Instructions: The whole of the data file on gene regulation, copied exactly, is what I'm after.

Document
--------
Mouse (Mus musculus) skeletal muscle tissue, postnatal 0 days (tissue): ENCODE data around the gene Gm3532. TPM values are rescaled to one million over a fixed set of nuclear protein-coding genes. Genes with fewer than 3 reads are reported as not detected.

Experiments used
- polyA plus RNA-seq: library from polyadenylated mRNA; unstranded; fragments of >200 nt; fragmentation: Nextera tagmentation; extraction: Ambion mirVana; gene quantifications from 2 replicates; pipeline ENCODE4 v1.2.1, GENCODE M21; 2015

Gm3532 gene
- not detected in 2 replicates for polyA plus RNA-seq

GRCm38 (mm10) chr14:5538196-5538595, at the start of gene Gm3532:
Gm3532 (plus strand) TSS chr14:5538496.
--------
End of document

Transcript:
Mouse (Mus musculus) skeletal muscle tissue, postnatal 0 days (tissue): ENCODE data around the gene Gm3532. TPM values are rescaled to one million over a fixed set of nuclear protein-coding genes. Genes with fewer than 3 reads are reported as not detected.

Experiments used
- polyA plus RNA-seq: library from polyadenylated mRNA; unstranded; fragments of >200 nt; fragmentation: Nextera tagmentation; extraction: Ambion mirVana; gene quantifications from 2 replicates; pipeline ENCODE4 v1.2.1, GENCODE M21; 2015

Gm3532 gene
- not detected in 2 replicates for polyA plus RNA-seq

GRCm38 (mm10) chr14:5538196-5538595, at the start of gene Gm3532:
Gm3532 (plus strand) TSS chr14:5538496.